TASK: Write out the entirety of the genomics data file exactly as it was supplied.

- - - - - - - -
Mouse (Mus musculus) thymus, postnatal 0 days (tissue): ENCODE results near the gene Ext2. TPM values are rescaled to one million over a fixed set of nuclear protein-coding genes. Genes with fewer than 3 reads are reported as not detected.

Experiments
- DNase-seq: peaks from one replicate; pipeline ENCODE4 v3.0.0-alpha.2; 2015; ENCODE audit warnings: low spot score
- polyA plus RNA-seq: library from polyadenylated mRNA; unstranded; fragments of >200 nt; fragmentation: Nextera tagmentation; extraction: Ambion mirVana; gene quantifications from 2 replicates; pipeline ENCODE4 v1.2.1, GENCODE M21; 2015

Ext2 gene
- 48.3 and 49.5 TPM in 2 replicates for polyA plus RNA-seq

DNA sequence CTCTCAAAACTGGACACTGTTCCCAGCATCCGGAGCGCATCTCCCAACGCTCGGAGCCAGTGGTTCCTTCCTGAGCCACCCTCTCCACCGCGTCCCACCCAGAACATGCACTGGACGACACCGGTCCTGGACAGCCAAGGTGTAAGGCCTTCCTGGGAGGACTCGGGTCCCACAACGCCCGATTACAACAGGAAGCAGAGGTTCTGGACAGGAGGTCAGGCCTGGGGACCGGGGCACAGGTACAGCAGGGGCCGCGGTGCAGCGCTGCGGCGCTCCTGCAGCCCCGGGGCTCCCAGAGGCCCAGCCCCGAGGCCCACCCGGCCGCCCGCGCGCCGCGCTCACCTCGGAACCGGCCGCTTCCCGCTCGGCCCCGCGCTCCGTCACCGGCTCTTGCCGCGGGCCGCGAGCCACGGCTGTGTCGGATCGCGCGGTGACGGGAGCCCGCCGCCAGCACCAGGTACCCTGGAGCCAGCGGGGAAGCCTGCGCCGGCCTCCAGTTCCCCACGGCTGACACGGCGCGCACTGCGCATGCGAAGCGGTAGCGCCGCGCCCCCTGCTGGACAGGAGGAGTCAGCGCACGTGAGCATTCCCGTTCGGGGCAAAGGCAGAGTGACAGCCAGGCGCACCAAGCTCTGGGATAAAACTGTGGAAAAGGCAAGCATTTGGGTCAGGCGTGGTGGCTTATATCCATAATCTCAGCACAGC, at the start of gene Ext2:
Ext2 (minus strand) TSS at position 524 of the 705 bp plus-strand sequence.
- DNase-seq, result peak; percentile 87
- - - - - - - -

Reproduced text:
Mouse (Mus musculus) thymus, postnatal 0 days (tissue): ENCODE results near the gene Ext2. TPM values are rescaled to one million over a fixed set of nuclear protein-coding genes. Genes with fewer than 3 reads are reported as not detected.

Experiments
- DNase-seq: peaks from one replicate; pipeline ENCODE4 v3.0.0-alpha.2; 2015; ENCODE audit warnings: low spot score
- polyA plus RNA-seq: library from polyadenylated mRNA; unstranded; fragments of >200 nt; fragmentation: Nextera tagmentation; extraction: Ambion mirVana; gene quantifications from 2 replicates; pipeline ENCODE4 v1.2.1, GENCODE M21; 2015

Ext2 gene
- 48.3 and 49.5 TPM in 2 replicates for polyA plus RNA-seq

DNA sequence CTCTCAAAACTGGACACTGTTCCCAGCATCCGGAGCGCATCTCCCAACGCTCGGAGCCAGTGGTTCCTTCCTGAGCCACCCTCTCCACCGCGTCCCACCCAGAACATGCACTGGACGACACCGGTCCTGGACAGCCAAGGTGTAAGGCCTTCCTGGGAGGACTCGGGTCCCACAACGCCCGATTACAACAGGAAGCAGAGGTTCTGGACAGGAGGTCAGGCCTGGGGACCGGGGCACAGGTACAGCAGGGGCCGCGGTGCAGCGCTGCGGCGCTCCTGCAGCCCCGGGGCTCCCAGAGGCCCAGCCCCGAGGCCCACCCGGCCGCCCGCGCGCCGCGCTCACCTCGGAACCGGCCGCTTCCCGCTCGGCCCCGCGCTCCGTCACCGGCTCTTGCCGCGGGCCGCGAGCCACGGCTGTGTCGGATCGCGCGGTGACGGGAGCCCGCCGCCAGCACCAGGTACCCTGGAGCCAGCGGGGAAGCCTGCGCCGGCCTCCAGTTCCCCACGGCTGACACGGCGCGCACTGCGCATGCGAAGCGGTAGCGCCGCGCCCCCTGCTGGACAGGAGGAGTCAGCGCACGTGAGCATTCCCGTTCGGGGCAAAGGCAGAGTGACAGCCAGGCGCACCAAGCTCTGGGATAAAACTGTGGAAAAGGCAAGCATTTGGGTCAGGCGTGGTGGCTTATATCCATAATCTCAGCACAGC, at the start of gene Ext2:
Ext2 (minus strand) TSS at position 524 of the 705 bp plus-strand sequence.
- DNase-seq, result peak; percentile 87